Editorial: How will Trump deal with conflicts of interest?


There may be no way to fully separate Trump the businessman and Trump the brand from Trump the president.

But with the American people’s choice to elect an outsider and businessman in Donald Trump come serious and troubling concerns, and a critical question: How will Trump deal with the potential conflicts between his family’s business and the presidency?

The Trump Organization’s labyrinth of corporate and financial ties is overwhelming. Its reach is worldwide. It is hundreds of millions of dollars in debt to banks. There are licensing deals, relationships with or shares in more than 500 companies, and real estate holdings, partnerships and plans across Europe, the Middle East and Asia. Then there’s foreign investment in U.S. properties, particularly from China and Russia. Trump even made a deal once with Libyan dictator Moammar Gadhafi.

And that’s just what we know.

Then, there’s what we do not know. While Trump filed financial disclosure forms required of presidential candidates, they include only basic information. Trump’s refusal to release his federal tax returns means there’s little detail available. It’s time for him to release them now that he is president-elect. But even with them, we wouldn’t know everything. He must disclose more, including what countries, banks and leaders of foreign governments he has business relationships with.

The more the American public knows, the more everyone can evaluate whether his administration’s actions benefit his family fortunes. The appearance of and potential for conflicts of interest, particularly in terms of foreign investment and debt, is unprecedented. It’s almost a no-win situation; even if the new president’s actions were best for the nation and consistent with prior policy, he’d still be open to criticism. There’s no ethical playbook to follow.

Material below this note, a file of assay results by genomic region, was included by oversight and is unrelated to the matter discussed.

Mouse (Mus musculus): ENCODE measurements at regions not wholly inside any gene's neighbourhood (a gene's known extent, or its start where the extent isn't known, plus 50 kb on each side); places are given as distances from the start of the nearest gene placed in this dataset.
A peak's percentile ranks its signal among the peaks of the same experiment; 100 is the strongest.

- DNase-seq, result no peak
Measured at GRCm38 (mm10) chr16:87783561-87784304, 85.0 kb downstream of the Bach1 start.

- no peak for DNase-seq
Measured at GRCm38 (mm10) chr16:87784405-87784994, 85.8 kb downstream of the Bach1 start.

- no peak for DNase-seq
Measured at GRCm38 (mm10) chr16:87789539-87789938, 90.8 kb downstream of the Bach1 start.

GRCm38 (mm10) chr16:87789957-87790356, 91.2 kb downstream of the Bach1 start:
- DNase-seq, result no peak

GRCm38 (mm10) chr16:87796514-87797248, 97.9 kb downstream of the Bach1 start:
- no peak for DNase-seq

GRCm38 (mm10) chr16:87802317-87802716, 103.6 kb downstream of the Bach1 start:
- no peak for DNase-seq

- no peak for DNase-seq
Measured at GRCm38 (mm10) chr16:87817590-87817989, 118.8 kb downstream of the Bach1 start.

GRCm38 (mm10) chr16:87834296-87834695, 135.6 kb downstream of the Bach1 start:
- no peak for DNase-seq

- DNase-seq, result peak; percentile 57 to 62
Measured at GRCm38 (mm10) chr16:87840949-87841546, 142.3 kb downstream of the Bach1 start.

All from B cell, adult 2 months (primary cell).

Then there are his older children, Donald Jr., Eric and Ivanka, who, as of now, are wearing conflicting hats. They’re on the presidential transition team, and Trump’s son-in-law, Jared Kushner, could be a top adviser officially or unofficially. The three children aren’t expected to have formal government roles, and efforts are underway to turn control of the business to them.

But having family oversee the company is not a blind trust by any definition, and doesn’t solve the problem. The recent interview on “60 Minutes” could be a hint of what could come. Ivanka Trump discussed issues like wage equality and child care while wearing a $10,800 gold and diamond bracelet from her jewelry line. The next day, the bracelet was touted by the Ivanka Trump Fine Jewelry line, with a picture from the interview. Just days later, Ivanka Trump sat in on the president-elect’s meeting with Japanese Prime Minister Shinzo Abe.

Those incidents highlight the potential for larger problems. President-elect Trump and his family have to take the lead in separating the business from the politics — both in appearance and in reality. So far, they haven’t done so.

And it goes beyond foreign ties. Any move Trump makes on housing, financial regulations or tax policy, such as looser banking rules or lower corporate taxes, could affect his empire. Trump also is an investor in a company with interests in the Dakota Access Pipeline. Then there’s his new Washington hotel, in space leased from the federal government. The family should make public the lease agreement. Meanwhile, his Las Vegas hotel has a case before the National Labor Relations Board because the hotel refused to bargain with its culinary union. The board, to which Trump will appoint members, ruled against the hotel, which has now sued in federal court to overturn the ruling.